Third group steps down from Diageo alcohol campaign

Speculation is mounting that a third high-profile organisation has resigned from the board of the controversial Diageo-funded alcohol awareness campaign.

Third group steps down from Diageo alcohol campaign

St Patrick’s Mental Health Services are understood to have withdrawn from the Stop Out-of-Control Drinking campaign in recent days.

The news follows the earlier resignations of Dr Ciara Kelly and Krystian Fikert of mental health care organisation MyMind from the board.

Independent senator and former Children’s Rights Alliance chief executive Jillian van Turnhout told the Seanad that it had been confirmed to her that the body had withdrawn its support from the campaign.

“We firstly had Dr Ciara Kelly; secondly over the last week or 10 days we saw that MyMind as an organisation has withdrawn from the campaign; and now, I have had confirmed that St Patrick’s Mental Health Services has withdrawn from the campaign and have withdrawn all their support to the campaign,” she said.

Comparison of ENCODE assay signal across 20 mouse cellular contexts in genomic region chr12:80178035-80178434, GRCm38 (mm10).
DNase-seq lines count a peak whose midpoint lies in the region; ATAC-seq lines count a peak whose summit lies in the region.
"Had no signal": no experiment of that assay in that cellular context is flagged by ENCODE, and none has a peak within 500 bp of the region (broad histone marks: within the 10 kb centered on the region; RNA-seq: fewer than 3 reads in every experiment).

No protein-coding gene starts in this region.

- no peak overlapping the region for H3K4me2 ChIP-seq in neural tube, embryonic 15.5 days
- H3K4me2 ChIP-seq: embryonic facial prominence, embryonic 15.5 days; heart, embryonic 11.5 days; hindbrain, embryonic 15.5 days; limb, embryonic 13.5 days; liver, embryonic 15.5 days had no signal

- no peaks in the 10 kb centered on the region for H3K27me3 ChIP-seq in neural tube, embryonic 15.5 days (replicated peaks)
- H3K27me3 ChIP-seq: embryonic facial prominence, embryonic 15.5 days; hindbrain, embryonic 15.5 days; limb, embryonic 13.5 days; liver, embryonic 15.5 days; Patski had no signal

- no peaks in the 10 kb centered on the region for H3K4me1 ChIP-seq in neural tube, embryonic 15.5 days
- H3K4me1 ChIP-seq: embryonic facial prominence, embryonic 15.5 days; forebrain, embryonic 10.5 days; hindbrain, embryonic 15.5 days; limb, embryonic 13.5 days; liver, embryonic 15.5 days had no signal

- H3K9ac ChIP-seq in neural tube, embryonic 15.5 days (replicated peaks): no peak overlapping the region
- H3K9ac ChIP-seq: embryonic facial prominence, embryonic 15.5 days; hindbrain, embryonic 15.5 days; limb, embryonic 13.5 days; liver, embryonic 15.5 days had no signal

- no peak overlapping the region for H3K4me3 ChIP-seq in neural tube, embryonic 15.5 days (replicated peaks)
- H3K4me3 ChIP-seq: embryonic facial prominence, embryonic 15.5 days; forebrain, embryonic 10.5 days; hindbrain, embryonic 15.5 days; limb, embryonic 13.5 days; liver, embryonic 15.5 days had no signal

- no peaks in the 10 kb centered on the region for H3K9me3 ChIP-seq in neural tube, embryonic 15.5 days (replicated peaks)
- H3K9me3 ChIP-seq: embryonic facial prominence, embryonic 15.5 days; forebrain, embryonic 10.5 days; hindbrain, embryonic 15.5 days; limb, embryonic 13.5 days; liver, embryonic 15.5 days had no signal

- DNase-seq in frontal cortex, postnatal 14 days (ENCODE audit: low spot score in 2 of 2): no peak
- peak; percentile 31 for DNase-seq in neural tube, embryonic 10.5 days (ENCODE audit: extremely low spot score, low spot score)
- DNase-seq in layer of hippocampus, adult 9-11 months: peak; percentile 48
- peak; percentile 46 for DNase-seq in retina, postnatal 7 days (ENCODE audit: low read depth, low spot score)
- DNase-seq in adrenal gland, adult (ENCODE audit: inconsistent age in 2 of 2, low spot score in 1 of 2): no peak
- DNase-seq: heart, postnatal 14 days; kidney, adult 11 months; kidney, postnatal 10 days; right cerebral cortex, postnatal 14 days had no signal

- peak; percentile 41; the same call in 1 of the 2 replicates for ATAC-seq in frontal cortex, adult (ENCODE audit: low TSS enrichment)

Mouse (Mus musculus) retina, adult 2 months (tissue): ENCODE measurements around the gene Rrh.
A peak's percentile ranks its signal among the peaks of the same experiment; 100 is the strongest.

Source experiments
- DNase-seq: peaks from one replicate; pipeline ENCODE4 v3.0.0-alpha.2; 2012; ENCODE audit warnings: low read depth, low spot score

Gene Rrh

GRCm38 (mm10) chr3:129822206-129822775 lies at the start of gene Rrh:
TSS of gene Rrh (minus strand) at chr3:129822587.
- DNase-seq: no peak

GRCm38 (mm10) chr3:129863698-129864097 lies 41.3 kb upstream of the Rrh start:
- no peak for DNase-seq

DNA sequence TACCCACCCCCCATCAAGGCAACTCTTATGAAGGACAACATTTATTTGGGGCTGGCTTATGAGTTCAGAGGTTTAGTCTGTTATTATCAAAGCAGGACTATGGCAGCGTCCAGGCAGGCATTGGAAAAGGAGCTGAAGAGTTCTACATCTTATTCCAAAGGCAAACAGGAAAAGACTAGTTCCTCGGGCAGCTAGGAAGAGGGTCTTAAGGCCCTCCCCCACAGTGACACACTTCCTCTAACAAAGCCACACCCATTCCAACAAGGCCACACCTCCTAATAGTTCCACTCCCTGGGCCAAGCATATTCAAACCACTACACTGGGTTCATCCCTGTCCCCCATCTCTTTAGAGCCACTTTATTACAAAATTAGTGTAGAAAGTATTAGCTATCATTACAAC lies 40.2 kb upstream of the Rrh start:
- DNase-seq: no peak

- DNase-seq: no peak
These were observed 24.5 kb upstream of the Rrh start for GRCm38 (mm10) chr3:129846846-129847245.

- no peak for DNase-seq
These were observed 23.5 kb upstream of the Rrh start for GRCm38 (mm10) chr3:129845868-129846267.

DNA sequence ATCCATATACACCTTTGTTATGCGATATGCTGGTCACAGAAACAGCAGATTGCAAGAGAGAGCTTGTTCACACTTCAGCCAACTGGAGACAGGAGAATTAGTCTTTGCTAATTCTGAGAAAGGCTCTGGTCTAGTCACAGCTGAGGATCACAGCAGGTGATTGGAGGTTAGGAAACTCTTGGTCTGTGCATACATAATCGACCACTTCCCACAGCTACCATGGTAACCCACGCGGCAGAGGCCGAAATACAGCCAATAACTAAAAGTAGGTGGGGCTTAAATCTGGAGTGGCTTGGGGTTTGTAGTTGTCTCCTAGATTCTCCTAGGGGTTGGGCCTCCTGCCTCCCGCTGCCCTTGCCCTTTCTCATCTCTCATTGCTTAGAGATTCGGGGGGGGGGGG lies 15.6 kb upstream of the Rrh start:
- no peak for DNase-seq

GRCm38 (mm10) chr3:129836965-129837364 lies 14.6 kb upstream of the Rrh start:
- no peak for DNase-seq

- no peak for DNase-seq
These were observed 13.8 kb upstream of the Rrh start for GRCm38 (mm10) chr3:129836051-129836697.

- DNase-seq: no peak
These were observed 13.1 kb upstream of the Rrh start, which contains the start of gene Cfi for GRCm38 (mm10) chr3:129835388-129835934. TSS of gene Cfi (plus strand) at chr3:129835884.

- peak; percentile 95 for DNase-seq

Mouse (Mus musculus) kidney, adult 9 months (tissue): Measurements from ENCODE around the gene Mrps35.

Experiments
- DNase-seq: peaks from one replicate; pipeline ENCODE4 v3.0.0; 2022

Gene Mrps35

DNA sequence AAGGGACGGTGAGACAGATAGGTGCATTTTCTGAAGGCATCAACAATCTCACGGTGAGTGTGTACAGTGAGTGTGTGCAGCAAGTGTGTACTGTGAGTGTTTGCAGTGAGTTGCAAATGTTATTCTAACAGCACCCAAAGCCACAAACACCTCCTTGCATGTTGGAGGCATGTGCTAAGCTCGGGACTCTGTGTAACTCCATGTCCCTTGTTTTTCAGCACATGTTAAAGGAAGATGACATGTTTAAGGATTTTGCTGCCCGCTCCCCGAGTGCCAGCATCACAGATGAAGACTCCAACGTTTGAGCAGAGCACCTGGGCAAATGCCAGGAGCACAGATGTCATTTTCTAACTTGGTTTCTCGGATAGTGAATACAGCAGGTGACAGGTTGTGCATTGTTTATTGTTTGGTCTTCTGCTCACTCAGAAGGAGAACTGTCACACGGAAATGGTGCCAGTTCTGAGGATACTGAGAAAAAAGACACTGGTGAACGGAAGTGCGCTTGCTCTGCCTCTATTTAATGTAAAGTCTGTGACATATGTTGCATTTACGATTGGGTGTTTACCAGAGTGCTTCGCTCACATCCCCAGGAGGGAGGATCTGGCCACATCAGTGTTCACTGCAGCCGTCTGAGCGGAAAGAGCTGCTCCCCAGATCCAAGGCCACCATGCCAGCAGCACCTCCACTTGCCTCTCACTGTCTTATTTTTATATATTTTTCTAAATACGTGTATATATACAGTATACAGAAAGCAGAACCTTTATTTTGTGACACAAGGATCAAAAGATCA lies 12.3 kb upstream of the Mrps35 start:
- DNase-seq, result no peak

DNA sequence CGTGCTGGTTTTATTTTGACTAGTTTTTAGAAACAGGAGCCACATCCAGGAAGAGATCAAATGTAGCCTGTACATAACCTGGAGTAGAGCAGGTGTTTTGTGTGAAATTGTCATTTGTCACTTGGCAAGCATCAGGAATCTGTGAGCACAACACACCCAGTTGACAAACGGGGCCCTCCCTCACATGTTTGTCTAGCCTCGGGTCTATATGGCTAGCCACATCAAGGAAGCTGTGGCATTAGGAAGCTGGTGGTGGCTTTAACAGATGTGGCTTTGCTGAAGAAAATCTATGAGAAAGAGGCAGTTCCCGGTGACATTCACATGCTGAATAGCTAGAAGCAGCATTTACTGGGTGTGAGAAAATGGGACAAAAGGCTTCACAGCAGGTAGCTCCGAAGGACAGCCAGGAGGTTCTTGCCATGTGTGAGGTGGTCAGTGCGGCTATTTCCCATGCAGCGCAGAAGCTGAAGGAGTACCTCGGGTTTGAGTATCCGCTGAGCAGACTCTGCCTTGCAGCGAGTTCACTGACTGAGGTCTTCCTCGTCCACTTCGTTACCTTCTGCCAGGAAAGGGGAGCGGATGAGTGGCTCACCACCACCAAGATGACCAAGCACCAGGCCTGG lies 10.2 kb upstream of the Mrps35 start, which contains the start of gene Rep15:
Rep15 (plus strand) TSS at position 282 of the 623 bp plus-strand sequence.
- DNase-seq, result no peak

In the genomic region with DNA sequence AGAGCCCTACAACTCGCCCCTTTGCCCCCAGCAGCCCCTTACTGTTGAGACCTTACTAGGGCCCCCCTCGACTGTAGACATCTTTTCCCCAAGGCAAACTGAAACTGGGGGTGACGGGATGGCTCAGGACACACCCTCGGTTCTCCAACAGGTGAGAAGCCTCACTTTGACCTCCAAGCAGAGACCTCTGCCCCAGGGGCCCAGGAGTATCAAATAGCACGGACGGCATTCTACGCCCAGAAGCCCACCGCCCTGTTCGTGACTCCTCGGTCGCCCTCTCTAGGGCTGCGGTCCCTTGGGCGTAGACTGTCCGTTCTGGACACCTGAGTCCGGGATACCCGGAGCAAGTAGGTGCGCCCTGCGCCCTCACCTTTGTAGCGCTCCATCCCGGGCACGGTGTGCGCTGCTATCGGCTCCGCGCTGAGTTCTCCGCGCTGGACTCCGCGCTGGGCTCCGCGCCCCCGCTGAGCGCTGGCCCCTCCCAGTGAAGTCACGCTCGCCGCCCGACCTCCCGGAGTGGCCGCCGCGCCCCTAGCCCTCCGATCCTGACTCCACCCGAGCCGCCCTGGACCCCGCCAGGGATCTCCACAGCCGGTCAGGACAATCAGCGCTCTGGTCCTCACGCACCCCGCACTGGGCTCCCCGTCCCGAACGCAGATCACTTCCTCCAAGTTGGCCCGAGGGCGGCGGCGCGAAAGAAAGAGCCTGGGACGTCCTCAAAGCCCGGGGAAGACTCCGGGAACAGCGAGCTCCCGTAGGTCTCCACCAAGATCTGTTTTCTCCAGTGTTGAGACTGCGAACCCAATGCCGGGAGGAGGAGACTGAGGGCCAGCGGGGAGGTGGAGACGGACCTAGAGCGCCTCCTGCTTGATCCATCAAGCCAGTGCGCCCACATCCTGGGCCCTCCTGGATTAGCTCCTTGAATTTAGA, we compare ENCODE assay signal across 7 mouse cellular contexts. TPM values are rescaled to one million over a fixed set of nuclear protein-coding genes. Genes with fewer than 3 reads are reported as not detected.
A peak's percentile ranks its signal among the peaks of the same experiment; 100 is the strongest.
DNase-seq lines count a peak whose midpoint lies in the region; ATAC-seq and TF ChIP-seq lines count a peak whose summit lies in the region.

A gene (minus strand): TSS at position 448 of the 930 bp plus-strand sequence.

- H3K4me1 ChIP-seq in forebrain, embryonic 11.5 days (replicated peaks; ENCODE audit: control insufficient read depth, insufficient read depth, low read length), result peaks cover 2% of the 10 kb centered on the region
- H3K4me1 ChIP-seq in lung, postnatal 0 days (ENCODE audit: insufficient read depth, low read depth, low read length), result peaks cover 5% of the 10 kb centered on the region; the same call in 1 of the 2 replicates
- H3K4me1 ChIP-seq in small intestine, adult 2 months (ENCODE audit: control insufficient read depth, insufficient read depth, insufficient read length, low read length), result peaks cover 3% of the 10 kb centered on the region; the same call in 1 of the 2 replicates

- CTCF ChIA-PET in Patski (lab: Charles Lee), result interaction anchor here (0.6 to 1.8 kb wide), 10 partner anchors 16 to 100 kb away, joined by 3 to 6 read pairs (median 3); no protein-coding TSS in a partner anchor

St Patrick’s Mental Health Service declined to comment on the reports. However, its chief executive Paul Gilligan is still listed on the campaign website as a member of the board. A request for comment from the Stop Out-of-Control Drinking campaign was also not returned.

Earlier this month, MyMind said that due to resource restraints, it is no longer possible for a representative of the group to sit on the board.

Speaking on RTÉ television on Monday, Dr Kelly said she “had concerns before joining the board” but was leaving due to “time constraints”.

The campaign has been widely criticised since its inception amidst claims it is a “smokescreen” to take the political focus away from wider legal reforms around minimum pricing, marketing, alcohol promotion and alcohol availability.

The campaign has said that while the initiative was set up and funded by Diageo, all but one of its board members are entirely independent.

Earlier this month, controversy around the campaign erupted over a campaign advert showing a girl which the Rape Crisis Network claimed “blames victims of rape”— a view the initiative said was misinterpreted.

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